The Loop

Swingbyte: It's small, interesting and helpful

January 26, 2012

ORLANDO, Fla. -- The Swingbyte was an idea a native Ukrainian who had never played golf came up with on a whim, partnered with a former Canadian Tour player, and developed with help from University of St. Petersburg (Russia) aerospace instrumentation experts that had experience working on Russian drones.

But that's not what makes the Swingbyte so interesting.

The Swingbyte is a small device that weighs less an ounce and attaches to any club in a golfer's bag, just below the grip. Once the user hits a shot, the Swingbyte transmits instantaneously digitized feedback, via a Bluetooth connection, to a smart phone or tablet.

It will show the swing plane and path the club has traveled from any angle, including an overhead. It features a metric page, too, that will show clubhead speed, lie angle, and other data that might help in identifying a flaw in a golfer's swing.

"We worked with top area pros in Chicago," said Nathan Wojtkiewicz, one of three founders of the company and the vice president operations. "We asked them, 'what do you want to see, what's important [from a teaching perspective]? We've got a thousand data points. Let us know what makes the most sense.'

"Teaching professionals we've shown it too, almost 100 percent of them, are like, 'yes!'"

Among its utilities for a teaching professional, Wojtkiewicz said, is that he can have a student hit 10 shots with the Swingbyte attached to his club, identify a flaw on which they work, then at the end of the session take 10 more shots. "It gives them instant feedback that enables the teaching pro to say, 'see, I'm helping you.'"

It also has value to the "do-it-yourselfers," as Wojtkiewicz called them, to analyze their swing themselves or to take the data to their teaching pro.

The device, introduced at the annual PGA Merchandise Show here, will retail for $149. The information can be downloaded to the web via a free tier or a paid tier ($49 a year), the latter providing additional analysis and the ability to share the information with your instructor.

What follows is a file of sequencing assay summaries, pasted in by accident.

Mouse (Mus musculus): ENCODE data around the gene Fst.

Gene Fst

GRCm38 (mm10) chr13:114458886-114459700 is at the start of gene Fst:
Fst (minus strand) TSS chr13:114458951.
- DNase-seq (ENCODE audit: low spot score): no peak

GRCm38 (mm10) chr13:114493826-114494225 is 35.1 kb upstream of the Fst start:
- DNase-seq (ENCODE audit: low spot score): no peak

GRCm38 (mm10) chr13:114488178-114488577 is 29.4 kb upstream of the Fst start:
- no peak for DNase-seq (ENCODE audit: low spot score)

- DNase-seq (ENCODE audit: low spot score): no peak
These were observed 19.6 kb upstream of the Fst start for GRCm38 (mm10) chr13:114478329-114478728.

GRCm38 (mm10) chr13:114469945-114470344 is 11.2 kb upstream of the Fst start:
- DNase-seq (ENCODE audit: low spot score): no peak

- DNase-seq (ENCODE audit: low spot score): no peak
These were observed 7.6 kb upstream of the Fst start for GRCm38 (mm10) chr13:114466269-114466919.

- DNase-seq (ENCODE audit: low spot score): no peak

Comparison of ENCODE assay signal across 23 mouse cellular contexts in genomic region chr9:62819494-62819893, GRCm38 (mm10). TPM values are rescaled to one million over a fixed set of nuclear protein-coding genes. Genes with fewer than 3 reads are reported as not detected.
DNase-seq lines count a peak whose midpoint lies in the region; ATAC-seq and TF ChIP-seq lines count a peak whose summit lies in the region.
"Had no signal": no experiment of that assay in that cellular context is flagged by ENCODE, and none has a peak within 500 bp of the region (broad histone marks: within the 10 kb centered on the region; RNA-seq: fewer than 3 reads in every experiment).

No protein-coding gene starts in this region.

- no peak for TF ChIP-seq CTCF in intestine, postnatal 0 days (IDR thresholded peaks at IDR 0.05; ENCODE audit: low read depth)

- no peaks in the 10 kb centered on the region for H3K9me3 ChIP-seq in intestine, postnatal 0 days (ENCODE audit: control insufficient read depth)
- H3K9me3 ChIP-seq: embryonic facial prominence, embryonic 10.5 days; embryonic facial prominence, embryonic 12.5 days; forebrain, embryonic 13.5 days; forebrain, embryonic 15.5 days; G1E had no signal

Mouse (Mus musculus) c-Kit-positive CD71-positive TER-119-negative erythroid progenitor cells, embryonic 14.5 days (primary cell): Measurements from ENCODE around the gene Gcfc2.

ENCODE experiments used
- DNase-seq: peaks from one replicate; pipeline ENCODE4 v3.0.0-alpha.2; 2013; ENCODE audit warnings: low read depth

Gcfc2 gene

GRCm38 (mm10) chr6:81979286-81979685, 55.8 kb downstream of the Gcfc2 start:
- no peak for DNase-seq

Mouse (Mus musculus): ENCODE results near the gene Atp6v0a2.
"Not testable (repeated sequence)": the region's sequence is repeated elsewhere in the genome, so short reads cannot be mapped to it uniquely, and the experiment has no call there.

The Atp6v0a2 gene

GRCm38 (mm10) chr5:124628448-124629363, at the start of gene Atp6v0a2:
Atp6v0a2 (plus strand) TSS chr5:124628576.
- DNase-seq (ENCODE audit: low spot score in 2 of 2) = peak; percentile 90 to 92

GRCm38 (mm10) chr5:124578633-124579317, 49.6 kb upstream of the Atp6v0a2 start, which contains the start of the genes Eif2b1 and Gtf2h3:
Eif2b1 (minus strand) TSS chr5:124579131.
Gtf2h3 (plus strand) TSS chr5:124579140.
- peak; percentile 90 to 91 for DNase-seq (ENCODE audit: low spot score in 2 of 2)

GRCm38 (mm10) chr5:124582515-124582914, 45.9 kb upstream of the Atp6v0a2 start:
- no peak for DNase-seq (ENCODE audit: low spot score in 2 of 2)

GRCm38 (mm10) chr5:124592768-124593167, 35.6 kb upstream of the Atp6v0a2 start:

As for the developmental history of the Swingbyte, the native Ukrainian, Alex Pedenko, is a software developer who was tinkering with robotics technology in a shop one day, thought the technology was cool, and wondered what else he might do with it.

"He thought golf would be pretty cool," Wojtkiewicz said. "He developed a working prototype fairly quickly on a limited budget. He was at the University of Chicago business school and on the first day of orientation they did a speed-networking drill. As chance would have it, Pedenko and Brian Payne, a former Northwestern golfer who played the Canadian Tour for seven years, were seated next to one another.

Payne asked him what he was working on. "Well, I'm working on this golf product with sensors," Pedenko replied, meanwhile explaining the product. Payne was excited and wanted to hear more about the product, suggesting they schedule a game of golf to further discuss it.

"I've never played golf in my life," Pedenko replied.

A partnership was formed notwithstanding, and the Swingbyte was developed with help from University of St. Petersburg experts with whom Pedenko had a prior acquaintance. It was then entered in the New Venture Challenge at the Universitiy of Chicago's Booth School of Business, and came in third in a field of 75 products.

"That kind of validated our product and our business plan," Wojtkiewicz said. The result was on display Thursday at the PGA Merchandise Show, where it stands out as one of the show's most interesting new products.

-- John Strege